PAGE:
The Porter Ridge football team’s defense, known to the Pirates as the “dark side,” has developed a strong reputation over the past four-plus years. And as the Pirates remain excellent contenders for the N.C. Class 4A state championship game for the second consecutive season, this year’s Porter Ridge defense might be the best one yet.
And the reason, said coach Blair Hardin, boils down to the same trait that all successful football teams share.
“The thing we talk about on both sides (of the ball) is we must win the battle up front,” Hardin said. “Everything starts up front. In any game, it’s about how the guys up front play.
“Our strongest and our fastest guys are all up front on our defensive line. We have to have those guys to put us in control of the game because they’re strong, they’re fast and they’re experienced. We’re fortunate to have four or five guys up there that can play.”
And, boy, have they played.
Porter Ridge’s front four – featuring ends Avery Worsham and Luke Bayly, and tackles Ryan Dilworth and Devyn Cunningham – has spearheaded one of the state’s top defenses this season. The Pirates have allowed just 68 points through 11 games, a clip of 6.18 per outing. That ranks second among Class 4A teams in the state between No. 1 Matthews Butler and No. 3 Charlotte Mallard Creek, two teams considered among the best in the nation. Even better, the Pirates have allowed just 3.3 points per game at home, an important fact with Asheville Reynolds (9-2) set to visit on Friday, Nov. 9.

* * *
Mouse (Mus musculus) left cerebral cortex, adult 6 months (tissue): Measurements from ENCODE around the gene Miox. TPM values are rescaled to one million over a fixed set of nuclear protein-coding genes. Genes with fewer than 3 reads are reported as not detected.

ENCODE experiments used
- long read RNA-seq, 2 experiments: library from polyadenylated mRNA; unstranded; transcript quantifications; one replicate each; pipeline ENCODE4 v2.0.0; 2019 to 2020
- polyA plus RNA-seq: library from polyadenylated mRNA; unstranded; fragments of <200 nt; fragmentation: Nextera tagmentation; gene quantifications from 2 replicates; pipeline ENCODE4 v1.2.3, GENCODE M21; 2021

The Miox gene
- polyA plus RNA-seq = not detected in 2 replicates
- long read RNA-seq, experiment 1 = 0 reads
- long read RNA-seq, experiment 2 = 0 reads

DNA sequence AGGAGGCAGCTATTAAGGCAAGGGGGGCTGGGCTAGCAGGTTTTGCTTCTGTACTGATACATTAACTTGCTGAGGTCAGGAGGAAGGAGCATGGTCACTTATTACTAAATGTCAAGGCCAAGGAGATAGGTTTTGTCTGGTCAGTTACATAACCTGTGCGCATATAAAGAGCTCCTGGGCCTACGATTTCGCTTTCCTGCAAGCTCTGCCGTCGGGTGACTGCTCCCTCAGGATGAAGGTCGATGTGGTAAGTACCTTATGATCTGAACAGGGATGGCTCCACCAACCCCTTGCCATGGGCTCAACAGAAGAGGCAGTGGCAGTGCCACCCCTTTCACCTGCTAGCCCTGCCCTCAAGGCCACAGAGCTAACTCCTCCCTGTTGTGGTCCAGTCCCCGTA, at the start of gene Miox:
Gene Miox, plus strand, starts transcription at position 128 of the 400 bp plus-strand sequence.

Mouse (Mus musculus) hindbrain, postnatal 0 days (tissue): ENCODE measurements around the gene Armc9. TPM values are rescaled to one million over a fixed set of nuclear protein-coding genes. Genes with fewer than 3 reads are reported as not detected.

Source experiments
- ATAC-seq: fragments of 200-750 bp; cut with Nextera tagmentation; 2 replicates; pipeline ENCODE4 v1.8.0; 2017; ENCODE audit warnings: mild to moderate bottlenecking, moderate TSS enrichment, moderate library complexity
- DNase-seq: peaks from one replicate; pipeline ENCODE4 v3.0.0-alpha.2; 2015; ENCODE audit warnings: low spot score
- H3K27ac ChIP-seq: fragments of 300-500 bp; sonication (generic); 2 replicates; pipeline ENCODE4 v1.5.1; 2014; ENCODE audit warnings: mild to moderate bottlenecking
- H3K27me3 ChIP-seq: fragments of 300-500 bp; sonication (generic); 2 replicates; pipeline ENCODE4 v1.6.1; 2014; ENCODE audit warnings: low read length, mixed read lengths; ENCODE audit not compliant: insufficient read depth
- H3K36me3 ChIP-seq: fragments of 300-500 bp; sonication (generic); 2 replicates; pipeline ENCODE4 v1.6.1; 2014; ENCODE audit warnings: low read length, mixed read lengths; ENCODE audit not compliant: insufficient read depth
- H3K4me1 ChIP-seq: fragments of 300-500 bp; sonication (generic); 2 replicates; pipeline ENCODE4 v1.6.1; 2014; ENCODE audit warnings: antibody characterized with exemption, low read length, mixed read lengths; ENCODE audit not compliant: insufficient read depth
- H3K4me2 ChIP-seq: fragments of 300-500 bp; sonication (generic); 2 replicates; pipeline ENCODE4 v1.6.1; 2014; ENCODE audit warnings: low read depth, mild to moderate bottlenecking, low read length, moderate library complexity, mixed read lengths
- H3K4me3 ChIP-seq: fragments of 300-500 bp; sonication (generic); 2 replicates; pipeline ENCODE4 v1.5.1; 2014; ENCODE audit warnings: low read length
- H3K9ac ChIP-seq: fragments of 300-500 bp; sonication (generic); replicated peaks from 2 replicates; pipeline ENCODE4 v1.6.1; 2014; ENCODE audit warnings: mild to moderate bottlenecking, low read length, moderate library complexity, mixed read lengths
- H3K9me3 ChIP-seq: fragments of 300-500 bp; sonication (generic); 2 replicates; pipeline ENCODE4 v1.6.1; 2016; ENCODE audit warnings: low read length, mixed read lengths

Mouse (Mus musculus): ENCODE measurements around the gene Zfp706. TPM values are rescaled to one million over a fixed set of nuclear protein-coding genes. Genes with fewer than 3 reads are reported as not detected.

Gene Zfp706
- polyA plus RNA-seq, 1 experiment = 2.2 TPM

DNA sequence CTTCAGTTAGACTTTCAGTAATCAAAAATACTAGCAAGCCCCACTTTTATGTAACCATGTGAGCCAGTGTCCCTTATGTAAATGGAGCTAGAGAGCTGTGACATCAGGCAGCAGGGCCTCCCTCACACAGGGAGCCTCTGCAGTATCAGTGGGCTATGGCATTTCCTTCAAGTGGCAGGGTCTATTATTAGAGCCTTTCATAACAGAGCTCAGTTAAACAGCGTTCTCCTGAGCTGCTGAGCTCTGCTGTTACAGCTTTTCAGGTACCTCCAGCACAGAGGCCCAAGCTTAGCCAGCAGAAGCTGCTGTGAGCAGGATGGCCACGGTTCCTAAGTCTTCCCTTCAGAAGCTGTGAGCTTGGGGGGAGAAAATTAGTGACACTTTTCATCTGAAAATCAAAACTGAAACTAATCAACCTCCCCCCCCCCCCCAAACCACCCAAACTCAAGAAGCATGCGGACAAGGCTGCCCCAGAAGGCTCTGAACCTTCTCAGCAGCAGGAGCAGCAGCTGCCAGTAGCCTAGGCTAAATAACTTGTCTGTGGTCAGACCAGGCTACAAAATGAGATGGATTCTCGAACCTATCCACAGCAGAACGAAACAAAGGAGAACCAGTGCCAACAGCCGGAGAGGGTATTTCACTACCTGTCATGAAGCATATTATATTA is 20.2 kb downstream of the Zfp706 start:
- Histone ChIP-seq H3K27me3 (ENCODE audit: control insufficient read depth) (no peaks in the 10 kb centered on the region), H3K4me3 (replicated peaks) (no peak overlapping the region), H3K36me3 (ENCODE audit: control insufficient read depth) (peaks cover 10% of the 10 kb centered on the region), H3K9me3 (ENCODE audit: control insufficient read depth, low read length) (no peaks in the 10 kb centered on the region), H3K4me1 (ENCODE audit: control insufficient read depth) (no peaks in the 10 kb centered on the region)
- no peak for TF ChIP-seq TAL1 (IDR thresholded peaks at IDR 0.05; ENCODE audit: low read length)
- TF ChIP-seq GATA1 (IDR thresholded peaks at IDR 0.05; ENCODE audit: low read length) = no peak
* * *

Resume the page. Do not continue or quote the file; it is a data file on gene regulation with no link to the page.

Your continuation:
The Pirates defense also was a strength last year after allowing an average of fewer than 16 points per game while Porter Ridge marched all the way to the Class 4A title game. But with the graduation of end Justin Oldja and tackle Shane Burns, the Pirates entered the 2012 season having to replace their identity up front since the departed duo’s strength along the line would be nearly impossible to replace.
Instead, the coaching staff slid Bayly from linebacker to defensive end, while JV call-up Cunningham filled the empty tackle slot. As the season has developed, freshman Drew Lair has earned valuable minutes in the rotation, while offensive lineman Ethan Suzenvich and Pavel Podolskiy have added depth.
With all the turnover and doubt surrounding the returning players this season, Bayly said he realized the defense’s potential, especially up front, after the Pirates went to Kannapolis and beat one of the state’s most explosive teams, A.L. Brown, 41-14. Porter Ridge held the Wonders to just 54 passing yards and 270 on the ground – well below their 362 yard-per-game average.
“We knew we weren’t going to be as strong physically up front,” said Bayly, “but we knew we were going to be more athletic. We knew we were going to be faster, and we knew we had that to our advantage.”
That athleticism has represented itself in the stat book. Worsham and Dilworth lead the team with six sacks apiece, with Cunningham next at five, followed by Bayly’s four. As a group they’ve added 19 quarterback hurries.
But perhaps a better indicator of the unit’s versatility is the fact that three of the four linemen rank among the team’s top six tacklers; Worsham is fourth with 47 tackles, followed by Dilworth (fifth at 40) and Bayly (sixth at 34). Cunningham is eighth with 24.